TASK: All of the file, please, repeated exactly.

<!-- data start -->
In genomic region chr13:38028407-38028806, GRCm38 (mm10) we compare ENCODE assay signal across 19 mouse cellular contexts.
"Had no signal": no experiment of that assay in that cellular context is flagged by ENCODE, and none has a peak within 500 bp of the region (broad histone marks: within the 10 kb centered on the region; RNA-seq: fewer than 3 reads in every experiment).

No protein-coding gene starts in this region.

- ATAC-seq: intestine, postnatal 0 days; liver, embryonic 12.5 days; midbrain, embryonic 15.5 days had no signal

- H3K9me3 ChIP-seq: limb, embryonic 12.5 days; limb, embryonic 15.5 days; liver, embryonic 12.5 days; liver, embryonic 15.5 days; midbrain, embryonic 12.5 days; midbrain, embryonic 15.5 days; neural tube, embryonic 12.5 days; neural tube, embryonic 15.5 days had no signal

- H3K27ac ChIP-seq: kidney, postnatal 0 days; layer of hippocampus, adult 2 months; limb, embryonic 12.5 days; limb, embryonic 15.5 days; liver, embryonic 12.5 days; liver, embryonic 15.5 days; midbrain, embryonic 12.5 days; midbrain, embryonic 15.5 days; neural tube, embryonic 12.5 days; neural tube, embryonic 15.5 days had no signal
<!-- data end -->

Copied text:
In genomic region chr13:38028407-38028806, GRCm38 (mm10) we compare ENCODE assay signal across 19 mouse cellular contexts.
"Had no signal": no experiment of that assay in that cellular context is flagged by ENCODE, and none has a peak within 500 bp of the region (broad histone marks: within the 10 kb centered on the region; RNA-seq: fewer than 3 reads in every experiment).

No protein-coding gene starts in this region.

- ATAC-seq: intestine, postnatal 0 days; liver, embryonic 12.5 days; midbrain, embryonic 15.5 days had no signal

- H3K9me3 ChIP-seq: limb, embryonic 12.5 days; limb, embryonic 15.5 days; liver, embryonic 12.5 days; liver, embryonic 15.5 days; midbrain, embryonic 12.5 days; midbrain, embryonic 15.5 days; neural tube, embryonic 12.5 days; neural tube, embryonic 15.5 days had no signal

- H3K27ac ChIP-seq: kidney, postnatal 0 days; layer of hippocampus, adult 2 months; limb, embryonic 12.5 days; limb, embryonic 15.5 days; liver, embryonic 12.5 days; liver, embryonic 15.5 days; midbrain, embryonic 12.5 days; midbrain, embryonic 15.5 days; neural tube, embryonic 12.5 days; neural tube, embryonic 15.5 days had no signal